What Affects the U.S. Savings Rate [Infographic]

My friends over at GoBankingRates.com sent me this infographic, which shows a few interesting facts about the U.S. Savings Rate. The first box shows the U.S. household savings rate dropped from 6% in 1993 to less than 1% in 2006. However, some say that the savings rate calculation is faulty. Regardless, it is a good reminder that saving is fundamentally important to your finances, and despite what the data is saying, your personal savings rate is something you should keep your eyes on.

The second box shows that Americans tend to save a larger percentage of their disposable income in times of economic turmoil — nothing surprising there. But a safer policy is to keep your debt level low, make sure you have a healthy emergency fund at all time, and have a good plan to deal with financial emergencies.

The third box shows recent mortgage, refinancing, and home improvement borrowing activities. These graphs show our tendencies to chase returns. As the biggest housing boom was happening, more and more people poured money into the market — either in fear of not being able to get into a house if they waited too long, or didn’t want to miss out on the bull run — unfortunately, we all know what happened next.

Without further ado, here’s the infographic…

This infographic was created exclusively for Moolanomy by the good folks at GoBankingRates.

About the Author

By , on Oct 19, 2010
Pinyo
Pinyo is the owner of Moolanomy Personal Finance. He is a licensed Realtor specializing in residential homes in the Northern Virginia area. Over the past 20 years, Pinyo has enjoyed a diverse career as an investor, entrepreneur, business executive, educator, and financial literacy author.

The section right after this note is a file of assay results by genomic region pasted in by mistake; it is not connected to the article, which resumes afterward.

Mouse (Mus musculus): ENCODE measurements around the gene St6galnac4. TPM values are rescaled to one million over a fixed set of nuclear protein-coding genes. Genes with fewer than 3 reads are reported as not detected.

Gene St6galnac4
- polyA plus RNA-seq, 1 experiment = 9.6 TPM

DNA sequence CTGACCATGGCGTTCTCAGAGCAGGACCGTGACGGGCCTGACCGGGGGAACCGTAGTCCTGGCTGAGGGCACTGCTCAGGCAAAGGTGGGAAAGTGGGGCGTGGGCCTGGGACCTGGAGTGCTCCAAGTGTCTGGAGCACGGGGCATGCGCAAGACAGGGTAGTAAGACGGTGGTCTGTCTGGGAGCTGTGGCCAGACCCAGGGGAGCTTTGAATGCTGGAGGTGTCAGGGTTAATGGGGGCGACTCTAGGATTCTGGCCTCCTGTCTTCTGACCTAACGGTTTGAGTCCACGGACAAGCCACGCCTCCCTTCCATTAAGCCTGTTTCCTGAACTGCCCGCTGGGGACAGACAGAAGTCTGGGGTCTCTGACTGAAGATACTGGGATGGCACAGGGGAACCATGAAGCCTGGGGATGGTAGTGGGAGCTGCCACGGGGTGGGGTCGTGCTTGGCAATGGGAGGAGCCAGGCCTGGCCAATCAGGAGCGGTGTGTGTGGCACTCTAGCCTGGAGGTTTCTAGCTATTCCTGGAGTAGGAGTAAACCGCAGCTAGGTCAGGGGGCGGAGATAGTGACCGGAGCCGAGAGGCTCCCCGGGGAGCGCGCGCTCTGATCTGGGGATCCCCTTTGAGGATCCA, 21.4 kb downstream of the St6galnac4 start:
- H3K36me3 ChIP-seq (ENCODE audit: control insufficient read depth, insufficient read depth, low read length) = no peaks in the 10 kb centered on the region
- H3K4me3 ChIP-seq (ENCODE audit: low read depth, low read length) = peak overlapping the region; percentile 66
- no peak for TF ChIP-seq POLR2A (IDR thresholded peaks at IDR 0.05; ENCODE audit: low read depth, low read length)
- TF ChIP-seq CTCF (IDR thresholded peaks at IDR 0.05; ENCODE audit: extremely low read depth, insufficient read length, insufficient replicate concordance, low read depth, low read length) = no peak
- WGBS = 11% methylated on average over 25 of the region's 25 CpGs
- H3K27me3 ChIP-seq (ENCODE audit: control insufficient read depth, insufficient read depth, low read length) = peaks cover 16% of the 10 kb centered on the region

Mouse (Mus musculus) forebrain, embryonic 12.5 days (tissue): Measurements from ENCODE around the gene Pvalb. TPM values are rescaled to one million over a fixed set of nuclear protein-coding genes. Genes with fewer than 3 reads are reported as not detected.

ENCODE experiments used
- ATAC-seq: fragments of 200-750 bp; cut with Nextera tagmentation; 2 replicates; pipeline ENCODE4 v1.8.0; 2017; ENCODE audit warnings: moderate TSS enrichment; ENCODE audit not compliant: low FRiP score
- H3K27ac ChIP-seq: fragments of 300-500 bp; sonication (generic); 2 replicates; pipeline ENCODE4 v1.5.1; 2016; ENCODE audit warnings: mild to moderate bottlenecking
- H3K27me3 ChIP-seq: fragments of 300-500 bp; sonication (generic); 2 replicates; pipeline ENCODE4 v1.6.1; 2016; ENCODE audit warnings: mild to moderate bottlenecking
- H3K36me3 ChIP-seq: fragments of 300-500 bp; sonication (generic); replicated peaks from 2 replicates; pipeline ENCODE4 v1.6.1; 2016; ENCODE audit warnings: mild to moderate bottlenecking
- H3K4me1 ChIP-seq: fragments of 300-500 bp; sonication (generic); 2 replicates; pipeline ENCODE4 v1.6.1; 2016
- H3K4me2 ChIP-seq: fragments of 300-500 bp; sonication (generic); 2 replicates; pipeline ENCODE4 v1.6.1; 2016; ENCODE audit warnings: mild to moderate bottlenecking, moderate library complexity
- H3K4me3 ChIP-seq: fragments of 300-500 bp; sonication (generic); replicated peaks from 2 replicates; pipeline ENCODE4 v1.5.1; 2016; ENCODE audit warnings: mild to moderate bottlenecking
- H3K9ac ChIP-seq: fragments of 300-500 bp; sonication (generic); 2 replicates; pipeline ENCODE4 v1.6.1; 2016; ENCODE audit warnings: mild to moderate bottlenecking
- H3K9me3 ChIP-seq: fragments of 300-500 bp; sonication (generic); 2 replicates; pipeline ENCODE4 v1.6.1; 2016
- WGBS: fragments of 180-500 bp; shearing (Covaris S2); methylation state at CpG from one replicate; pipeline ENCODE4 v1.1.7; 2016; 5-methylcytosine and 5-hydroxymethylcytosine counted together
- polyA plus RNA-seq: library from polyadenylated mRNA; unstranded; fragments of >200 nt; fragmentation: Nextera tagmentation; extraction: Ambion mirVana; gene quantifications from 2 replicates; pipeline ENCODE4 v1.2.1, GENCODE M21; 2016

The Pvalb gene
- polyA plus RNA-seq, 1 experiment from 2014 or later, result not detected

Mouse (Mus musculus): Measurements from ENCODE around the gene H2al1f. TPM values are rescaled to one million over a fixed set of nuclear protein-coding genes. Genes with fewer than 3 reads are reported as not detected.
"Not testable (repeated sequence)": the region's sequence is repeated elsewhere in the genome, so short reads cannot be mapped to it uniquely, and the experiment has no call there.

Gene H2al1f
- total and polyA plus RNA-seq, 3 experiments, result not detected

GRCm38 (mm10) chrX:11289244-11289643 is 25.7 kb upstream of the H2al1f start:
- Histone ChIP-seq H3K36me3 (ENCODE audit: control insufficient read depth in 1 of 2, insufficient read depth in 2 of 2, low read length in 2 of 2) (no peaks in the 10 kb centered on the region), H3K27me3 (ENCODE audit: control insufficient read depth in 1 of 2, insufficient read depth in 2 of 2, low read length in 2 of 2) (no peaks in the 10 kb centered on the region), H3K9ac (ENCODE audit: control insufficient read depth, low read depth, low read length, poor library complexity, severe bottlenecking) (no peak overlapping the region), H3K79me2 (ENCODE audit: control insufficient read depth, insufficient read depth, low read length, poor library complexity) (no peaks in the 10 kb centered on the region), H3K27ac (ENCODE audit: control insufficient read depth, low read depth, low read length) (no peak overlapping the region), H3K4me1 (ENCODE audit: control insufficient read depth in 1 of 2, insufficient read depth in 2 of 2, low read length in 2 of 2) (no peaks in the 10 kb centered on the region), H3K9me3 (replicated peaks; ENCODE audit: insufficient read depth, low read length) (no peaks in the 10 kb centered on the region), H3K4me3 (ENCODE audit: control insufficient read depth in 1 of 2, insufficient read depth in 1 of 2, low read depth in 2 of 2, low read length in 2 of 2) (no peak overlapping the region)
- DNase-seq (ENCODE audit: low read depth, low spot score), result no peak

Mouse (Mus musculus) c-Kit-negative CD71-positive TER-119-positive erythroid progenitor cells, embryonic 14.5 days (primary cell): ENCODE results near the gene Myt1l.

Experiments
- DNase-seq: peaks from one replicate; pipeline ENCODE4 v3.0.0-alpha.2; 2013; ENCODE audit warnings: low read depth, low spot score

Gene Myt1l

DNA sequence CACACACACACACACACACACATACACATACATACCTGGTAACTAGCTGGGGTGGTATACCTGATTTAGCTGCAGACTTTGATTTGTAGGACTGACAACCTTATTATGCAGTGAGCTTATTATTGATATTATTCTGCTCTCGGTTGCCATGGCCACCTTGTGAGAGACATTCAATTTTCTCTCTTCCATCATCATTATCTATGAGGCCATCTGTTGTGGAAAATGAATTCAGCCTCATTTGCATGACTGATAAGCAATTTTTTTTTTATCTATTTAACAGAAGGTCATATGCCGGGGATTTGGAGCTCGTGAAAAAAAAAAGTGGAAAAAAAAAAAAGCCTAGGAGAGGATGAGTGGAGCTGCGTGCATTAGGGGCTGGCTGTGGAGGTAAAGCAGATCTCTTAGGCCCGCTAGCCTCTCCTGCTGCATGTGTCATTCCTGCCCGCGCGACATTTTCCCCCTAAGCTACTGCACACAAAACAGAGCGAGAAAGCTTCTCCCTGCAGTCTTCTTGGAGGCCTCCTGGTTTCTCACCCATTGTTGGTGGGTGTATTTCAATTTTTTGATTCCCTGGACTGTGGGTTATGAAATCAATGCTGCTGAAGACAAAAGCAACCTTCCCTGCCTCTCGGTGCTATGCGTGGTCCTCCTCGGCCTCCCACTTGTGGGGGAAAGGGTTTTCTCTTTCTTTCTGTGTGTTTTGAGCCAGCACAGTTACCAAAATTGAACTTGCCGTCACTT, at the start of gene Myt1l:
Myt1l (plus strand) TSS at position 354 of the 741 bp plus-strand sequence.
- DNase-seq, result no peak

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Leave Your Comment (2 Comments)

  1. ctreit says:

    Greenspan argued a few years ago that the low savings rate was okay in the US, since household’s balance sheets looked good even with higher debt as house prices were making the asset side look better. This was correct until we realized that asset prices do not only fluctuate to the upside but can also go down, while debt stays the same until you pay it off. Households don’t have much choice but to be net savers now, which also includes paying down debt.

  2. Imagine the state of our economy if we did the opposite of what these numbers suggest? But, as you said, only shrewd money managers have enough discipline to do that!

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